One hundred years ago last Friday, the 20th of January 1923, two Clooney IRA volunteers were executed by the Free State Army in Limerick Gaol. The night before, both men wrote to their families. They were accused of attacking Ardsollus station and procuring arms for the IRA.
Sadly, it wasn’t until the last Wednesday of October in 1924 that Patrick Hennessy and Con McMahon were given the dignity of a proper burial — a resting place among their own people in Clooney, over 21 months after they had been executed in Limerick Gaol by an Irish Army firing squad.
The bodies of the two volunteers had been kept at the Gaol after their execution, with one theory being that the Bishop of Killaloe, who was a staunch supporter of the Cumann na nGaedheal government headed up by his personal friend, WT Cosgrove, refused to allow the bodies to be buried on consecrated ground in Clare.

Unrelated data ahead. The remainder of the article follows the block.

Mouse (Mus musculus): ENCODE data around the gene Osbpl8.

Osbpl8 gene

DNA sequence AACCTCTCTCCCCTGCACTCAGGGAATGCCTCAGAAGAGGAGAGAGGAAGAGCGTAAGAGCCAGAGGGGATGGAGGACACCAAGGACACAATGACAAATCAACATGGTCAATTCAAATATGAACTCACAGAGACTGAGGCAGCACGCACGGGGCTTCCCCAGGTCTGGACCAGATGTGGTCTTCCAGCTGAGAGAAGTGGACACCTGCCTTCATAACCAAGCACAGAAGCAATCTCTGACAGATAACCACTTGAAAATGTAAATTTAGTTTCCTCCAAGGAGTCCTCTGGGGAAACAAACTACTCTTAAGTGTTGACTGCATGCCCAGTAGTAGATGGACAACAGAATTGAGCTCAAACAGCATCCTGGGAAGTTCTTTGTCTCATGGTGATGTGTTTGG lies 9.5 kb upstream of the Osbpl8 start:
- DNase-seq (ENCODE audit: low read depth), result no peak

Last Sunday a commemoration was held at Clooney graveyard with the main speakers being Dr. Tomás MacConmara and J.J. Considine.
Article by Siobhán O’Sullivan and photos below by Ann McNamara : January 2023
Dr. Tomás MacConmara
J.J. and Joe Considine along with Seán Walsh
People attending the Commemoration
The Clare Museum have written a really interesting piece on the famous last letter of Patrick Hennessey. It contains much information on the tragic events as well as the impact on their loved ones and the community. Below is an actual photo of the letter and you can read the full article if you click on this link.
Patrick Hennessy’s last letter – Courtesy of the Clare Museum